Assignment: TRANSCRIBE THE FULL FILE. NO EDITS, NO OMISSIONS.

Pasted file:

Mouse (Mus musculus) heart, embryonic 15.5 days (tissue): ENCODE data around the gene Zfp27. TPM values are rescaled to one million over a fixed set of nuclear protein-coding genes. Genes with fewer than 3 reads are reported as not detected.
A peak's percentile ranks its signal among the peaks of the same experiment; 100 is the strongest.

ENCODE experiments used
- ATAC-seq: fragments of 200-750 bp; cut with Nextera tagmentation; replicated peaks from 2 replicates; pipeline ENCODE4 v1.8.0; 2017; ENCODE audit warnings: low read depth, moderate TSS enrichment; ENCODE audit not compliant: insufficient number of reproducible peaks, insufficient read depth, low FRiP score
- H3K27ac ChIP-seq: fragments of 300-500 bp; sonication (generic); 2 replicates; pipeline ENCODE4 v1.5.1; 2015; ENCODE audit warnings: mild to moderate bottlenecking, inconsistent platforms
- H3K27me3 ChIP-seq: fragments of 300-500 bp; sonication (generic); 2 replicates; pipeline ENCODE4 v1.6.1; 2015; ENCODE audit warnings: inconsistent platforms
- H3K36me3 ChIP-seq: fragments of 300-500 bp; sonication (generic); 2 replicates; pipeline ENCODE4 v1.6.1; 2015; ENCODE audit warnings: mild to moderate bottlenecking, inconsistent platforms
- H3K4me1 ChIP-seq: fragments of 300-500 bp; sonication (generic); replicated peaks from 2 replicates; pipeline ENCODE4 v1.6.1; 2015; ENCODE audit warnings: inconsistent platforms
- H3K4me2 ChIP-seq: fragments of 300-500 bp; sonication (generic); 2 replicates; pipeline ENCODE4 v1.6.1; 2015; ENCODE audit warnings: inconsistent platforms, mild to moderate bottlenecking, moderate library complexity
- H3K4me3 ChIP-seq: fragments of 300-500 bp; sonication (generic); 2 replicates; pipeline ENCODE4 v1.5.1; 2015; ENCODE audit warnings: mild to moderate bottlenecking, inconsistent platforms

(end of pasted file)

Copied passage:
Mouse (Mus musculus) heart, embryonic 15.5 days (tissue): ENCODE data around the gene Zfp27. TPM values are rescaled to one million over a fixed set of nuclear protein-coding genes. Genes with fewer than 3 reads are reported as not detected.
A peak's percentile ranks its signal among the peaks of the same experiment; 100 is the strongest.

ENCODE experiments used
- ATAC-seq: fragments of 200-750 bp; cut with Nextera tagmentation; replicated peaks from 2 replicates; pipeline ENCODE4 v1.8.0; 2017; ENCODE audit warnings: low read depth, moderate TSS enrichment; ENCODE audit not compliant: insufficient number of reproducible peaks, insufficient read depth, low FRiP score
- H3K27ac ChIP-seq: fragments of 300-500 bp; sonication (generic); 2 replicates; pipeline ENCODE4 v1.5.1; 2015; ENCODE audit warnings: mild to moderate bottlenecking, inconsistent platforms
- H3K27me3 ChIP-seq: fragments of 300-500 bp; sonication (generic); 2 replicates; pipeline ENCODE4 v1.6.1; 2015; ENCODE audit warnings: inconsistent platforms
- H3K36me3 ChIP-seq: fragments of 300-500 bp; sonication (generic); 2 replicates; pipeline ENCODE4 v1.6.1; 2015; ENCODE audit warnings: mild to moderate bottlenecking, inconsistent platforms
- H3K4me1 ChIP-seq: fragments of 300-500 bp; sonication (generic); replicated peaks from 2 replicates; pipeline ENCODE4 v1.6.1; 2015; ENCODE audit warnings: inconsistent platforms
- H3K4me2 ChIP-seq: fragments of 300-500 bp; sonication (generic); 2 replicates; pipeline ENCODE4 v1.6.1; 2015; ENCODE audit warnings: inconsistent platforms, mild to moderate bottlenecking, moderate library complexity
- H3K4me3 ChIP-seq: fragments of 300-500 bp; sonication (generic); 2 replicates; pipeline ENCODE4 v1.5.1; 2015; ENCODE audit warnings: mild to moderate bottlenecking, inconsistent platforms